Changing political landscape often renews the call for dramatic changes to federal community and economic development grant-in-aid programs. The most dramatic proposal in…
Changing political landscape often renews the call for dramatic changes to federal community and economic development grant-in-aid programs. The most dramatic proposal in recent years was President Bush’s 2006 call to consolidate federal assistance programs for communities into a new block grant known as the Strengthening America’s Communities Initiative (SACI). This conceptual study reviews key characteristics of intergovernmental transfers including grant types, features, changes in the intergovernmental fiscal environment, the fungibility/flypaper debate, and the symmetry/asymmetry response of governments to declining intergovernmental revenue. The effects of intergovernmental transfers on state and local governments are connected to differences in grant design features. Potential fallout from proposed or similar changes to grant structure is discussed using the SACI proposal as an example.
The purpose of this paper is to analyze late disbursements for service delivery by focusing on donors’ General Budget Support disbursement to Tanzania and on the…
The purpose of this paper is to analyze late disbursements for service delivery by focusing on donors’ General Budget Support disbursement to Tanzania and on the intergovernmental money flows in Tanzania.
The authors examined empirical analysis using statistics of intergovernmental transfers in Tanzania.
This paper shows that such center-local transfers are significantly correlated with the timing of local government expenditures in general and health expenditures in particular. It also shows that development expenditures are more affected than recurrent expenditures by delays in the transfer.
In order to improve service delivery on the ground, the transfers from donors to the central government and from the central government to local governments need to be timely.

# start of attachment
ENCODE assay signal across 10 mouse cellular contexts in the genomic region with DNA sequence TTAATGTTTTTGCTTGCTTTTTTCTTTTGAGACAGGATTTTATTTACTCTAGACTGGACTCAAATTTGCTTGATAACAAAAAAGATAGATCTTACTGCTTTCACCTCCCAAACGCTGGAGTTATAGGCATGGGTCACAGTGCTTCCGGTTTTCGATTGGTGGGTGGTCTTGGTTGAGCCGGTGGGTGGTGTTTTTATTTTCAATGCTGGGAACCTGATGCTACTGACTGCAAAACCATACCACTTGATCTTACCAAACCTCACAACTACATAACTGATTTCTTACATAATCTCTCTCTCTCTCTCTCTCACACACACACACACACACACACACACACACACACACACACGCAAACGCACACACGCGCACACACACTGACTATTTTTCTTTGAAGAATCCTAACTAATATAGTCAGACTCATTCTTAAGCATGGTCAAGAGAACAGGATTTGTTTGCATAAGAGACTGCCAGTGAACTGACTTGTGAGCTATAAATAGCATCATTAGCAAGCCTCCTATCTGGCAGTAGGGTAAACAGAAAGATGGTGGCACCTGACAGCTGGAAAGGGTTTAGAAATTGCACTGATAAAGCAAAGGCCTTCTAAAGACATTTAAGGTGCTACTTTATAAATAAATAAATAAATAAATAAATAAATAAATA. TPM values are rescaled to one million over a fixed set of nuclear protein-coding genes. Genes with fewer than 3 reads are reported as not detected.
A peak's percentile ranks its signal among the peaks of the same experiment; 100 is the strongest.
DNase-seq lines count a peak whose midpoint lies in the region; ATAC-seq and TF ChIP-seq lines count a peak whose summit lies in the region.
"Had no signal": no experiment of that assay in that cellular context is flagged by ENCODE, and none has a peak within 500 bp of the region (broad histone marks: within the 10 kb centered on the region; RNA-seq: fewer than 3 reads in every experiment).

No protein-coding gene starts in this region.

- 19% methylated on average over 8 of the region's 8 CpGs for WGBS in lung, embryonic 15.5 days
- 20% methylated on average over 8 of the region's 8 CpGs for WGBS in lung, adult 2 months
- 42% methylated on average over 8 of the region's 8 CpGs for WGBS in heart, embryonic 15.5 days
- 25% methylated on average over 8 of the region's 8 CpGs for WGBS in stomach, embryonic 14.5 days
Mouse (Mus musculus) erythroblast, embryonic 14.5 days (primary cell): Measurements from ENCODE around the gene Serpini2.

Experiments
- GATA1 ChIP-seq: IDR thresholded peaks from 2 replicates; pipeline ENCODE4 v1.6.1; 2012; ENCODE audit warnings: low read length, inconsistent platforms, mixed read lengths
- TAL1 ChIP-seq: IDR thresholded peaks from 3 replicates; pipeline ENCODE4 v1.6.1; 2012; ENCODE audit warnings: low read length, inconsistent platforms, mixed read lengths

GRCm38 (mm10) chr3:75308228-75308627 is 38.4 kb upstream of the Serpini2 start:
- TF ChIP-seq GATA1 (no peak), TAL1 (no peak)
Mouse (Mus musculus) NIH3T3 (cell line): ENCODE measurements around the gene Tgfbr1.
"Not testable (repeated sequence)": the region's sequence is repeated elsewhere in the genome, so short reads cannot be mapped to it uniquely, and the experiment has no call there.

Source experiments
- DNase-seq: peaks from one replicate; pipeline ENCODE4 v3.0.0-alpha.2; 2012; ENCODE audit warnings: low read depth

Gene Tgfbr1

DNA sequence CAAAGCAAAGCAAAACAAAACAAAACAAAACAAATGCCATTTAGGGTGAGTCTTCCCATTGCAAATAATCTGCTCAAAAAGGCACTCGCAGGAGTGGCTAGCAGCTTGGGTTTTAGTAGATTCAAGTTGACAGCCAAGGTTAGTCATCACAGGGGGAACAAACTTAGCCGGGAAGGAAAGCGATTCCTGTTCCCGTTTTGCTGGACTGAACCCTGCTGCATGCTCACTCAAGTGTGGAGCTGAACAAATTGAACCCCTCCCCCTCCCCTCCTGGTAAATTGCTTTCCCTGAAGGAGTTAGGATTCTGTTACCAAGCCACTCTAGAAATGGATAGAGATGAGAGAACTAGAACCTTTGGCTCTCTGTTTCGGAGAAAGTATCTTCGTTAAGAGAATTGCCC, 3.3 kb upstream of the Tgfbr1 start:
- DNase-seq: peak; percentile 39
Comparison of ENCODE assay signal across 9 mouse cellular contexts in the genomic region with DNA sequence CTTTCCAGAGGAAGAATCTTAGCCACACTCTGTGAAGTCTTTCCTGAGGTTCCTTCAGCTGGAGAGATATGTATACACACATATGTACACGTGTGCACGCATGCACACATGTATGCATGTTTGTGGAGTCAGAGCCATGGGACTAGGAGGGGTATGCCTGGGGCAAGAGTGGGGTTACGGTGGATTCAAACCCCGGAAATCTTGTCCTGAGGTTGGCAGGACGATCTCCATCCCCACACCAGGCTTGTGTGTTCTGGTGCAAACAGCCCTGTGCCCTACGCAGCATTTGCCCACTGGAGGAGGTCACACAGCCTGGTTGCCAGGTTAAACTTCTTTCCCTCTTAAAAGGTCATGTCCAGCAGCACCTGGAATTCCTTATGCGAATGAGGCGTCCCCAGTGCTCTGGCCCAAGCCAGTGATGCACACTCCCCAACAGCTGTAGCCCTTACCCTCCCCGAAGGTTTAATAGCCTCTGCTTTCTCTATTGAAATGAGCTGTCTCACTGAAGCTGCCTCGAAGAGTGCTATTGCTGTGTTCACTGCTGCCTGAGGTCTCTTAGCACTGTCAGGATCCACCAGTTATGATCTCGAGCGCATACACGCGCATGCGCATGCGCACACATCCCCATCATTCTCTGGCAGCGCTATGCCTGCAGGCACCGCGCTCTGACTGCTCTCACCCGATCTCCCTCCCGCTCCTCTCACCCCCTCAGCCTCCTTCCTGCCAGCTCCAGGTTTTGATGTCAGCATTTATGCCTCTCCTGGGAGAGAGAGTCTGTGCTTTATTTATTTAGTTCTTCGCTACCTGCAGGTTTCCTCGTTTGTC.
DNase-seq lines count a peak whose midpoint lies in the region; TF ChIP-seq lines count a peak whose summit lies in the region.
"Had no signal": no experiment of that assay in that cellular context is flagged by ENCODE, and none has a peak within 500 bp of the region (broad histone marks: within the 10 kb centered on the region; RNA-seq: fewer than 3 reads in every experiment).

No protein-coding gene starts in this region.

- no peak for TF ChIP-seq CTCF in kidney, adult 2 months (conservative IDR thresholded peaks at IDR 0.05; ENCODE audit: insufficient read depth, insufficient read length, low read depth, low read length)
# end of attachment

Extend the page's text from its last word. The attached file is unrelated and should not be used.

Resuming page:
The authors examined empirical analysis using statistics of intergovernmental transfers in Tanzania so as to see whether timing of transfers matters or not, which has not been considered thus far.
The impact of fiscal decentralization on equalization between regions has received significant attention but there has been much less research of the impact of…
The impact of fiscal decentralization on equalization between regions has received significant attention but there has been much less research of the impact of decentralization on equalization within regions. Theory suggests that the tradeoff between local fiscal autonomy and equalization ought to be most pronounced at the sub-region level where rural-urban disparities in the level of development are substantial. This paper is an empirical analysis of the impact of fiscal decentralization on equalization within one Russian region, Leningrad (State). We show that the regional government uses a mixture of fiscal instruments to strike a balance between giving more budgetary autonomy to local governments and eliminating the disparities among them. We also develop a method for studying this tradeoff between decentralization and equalization when only limited data are available. Finally, we argue and demonstrate that without a detailed understanding of the institutional arrangement for intergovernmental fiscal relations, one cannot evaluate the equalization or decentralization implications.
This paper investigates the impact of state governments’ “Tax and Expenditure Limits” (TELs) on their tax progressivity and redistributive spending. A two stage least…
This paper investigates the impact of state governments’ “Tax and Expenditure Limits” (TELs) on their tax progressivity and redistributive spending. A two stage least squares (2SLS) regression model of data covering 1985-2007, was employed to allow for simultaneity in the relationships between intergovernmental transfer, tax progressivity, expenditure progressivity, and labor mobility. This model tested whether high- or low income residents had paid for and benefited from these fiscal institutions. As a result we find that TELs significantly decrease tax progressivity and increase poverty rate. These two policy effects should be explicitly accounted for in the design or revision of TELs.